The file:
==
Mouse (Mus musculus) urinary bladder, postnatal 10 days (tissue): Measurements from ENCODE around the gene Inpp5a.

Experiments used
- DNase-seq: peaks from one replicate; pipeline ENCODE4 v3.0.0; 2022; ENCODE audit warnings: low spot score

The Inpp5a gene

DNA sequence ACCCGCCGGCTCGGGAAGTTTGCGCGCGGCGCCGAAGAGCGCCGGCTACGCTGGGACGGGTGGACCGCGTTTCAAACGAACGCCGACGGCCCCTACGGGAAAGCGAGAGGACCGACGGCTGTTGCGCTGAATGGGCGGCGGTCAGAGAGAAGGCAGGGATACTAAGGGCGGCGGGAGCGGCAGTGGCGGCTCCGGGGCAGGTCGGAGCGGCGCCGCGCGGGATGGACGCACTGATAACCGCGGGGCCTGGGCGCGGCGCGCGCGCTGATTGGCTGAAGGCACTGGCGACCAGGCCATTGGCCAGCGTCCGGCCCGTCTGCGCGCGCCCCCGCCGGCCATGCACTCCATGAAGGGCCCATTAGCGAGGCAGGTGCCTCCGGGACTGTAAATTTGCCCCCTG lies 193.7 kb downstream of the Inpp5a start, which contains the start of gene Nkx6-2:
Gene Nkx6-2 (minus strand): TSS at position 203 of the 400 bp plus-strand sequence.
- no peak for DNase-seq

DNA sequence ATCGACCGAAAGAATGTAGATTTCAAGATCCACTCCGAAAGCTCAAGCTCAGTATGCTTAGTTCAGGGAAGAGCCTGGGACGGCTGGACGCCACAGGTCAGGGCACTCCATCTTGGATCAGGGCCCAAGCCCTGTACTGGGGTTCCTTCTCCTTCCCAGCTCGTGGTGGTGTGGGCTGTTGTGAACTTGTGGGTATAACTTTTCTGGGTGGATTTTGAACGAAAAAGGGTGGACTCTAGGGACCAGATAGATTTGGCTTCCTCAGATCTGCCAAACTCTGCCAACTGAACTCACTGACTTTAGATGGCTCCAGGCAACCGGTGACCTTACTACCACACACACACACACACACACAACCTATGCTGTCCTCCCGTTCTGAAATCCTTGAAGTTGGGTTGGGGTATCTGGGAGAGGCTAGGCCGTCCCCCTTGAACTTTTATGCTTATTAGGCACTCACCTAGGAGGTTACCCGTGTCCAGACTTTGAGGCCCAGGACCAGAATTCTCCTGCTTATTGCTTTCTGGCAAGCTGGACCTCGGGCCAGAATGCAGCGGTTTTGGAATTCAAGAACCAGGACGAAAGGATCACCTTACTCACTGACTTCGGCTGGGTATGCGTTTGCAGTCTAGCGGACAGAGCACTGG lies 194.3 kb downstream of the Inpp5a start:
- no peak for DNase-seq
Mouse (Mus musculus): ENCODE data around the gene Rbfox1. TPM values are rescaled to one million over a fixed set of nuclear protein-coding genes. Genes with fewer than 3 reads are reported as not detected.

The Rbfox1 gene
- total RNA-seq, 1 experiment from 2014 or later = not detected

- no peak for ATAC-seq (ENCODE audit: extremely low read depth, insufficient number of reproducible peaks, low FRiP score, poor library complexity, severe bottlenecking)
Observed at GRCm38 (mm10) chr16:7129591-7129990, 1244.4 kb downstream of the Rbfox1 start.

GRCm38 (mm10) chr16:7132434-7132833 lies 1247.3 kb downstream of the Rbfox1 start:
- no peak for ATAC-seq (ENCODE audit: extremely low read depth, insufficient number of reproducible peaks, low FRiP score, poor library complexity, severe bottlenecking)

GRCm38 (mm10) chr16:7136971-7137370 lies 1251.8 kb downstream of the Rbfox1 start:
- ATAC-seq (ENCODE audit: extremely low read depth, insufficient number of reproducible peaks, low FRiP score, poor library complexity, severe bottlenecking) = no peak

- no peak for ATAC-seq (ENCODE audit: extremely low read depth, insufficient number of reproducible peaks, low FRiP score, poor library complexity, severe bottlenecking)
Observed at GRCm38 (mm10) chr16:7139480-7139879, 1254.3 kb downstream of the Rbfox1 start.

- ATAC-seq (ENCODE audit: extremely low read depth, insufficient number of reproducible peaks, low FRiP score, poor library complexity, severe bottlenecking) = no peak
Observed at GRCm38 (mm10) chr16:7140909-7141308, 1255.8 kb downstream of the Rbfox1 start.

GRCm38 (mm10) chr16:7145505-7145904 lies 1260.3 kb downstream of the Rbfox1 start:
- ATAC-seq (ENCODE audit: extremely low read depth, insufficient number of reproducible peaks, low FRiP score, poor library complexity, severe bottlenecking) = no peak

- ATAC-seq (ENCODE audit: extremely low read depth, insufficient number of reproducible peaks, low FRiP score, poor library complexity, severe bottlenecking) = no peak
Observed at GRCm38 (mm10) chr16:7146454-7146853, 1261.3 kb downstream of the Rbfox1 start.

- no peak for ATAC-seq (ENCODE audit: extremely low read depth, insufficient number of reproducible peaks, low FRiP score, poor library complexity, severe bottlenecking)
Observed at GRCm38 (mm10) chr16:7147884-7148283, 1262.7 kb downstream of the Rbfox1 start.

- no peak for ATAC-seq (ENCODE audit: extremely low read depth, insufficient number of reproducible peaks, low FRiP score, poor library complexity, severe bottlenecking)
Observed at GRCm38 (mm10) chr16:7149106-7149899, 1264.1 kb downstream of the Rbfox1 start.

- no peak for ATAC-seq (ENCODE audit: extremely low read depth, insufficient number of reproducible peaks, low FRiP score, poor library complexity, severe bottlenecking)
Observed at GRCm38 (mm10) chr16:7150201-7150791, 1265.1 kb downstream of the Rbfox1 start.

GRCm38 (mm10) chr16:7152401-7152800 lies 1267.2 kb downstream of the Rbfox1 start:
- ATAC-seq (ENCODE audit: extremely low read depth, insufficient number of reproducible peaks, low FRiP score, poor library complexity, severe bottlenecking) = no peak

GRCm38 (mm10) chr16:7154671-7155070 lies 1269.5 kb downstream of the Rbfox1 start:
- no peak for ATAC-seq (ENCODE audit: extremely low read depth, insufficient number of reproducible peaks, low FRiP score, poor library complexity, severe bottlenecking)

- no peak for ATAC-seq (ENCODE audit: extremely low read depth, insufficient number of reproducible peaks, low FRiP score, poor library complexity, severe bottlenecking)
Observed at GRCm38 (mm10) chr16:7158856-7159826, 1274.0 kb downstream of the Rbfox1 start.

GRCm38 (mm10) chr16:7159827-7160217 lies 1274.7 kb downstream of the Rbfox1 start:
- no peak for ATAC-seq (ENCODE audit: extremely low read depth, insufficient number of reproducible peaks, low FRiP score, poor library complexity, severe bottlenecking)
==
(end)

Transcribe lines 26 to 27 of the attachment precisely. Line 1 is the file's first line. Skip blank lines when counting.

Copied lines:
Observed at GRCm38 (mm10) chr16:7146454-7146853, 1261.3 kb downstream of the Rbfox1 start.

- no peak for ATAC-seq (ENCODE audit: extremely low read depth, insufficient number of reproducible peaks, low FRiP score, poor library complexity, severe bottlenecking)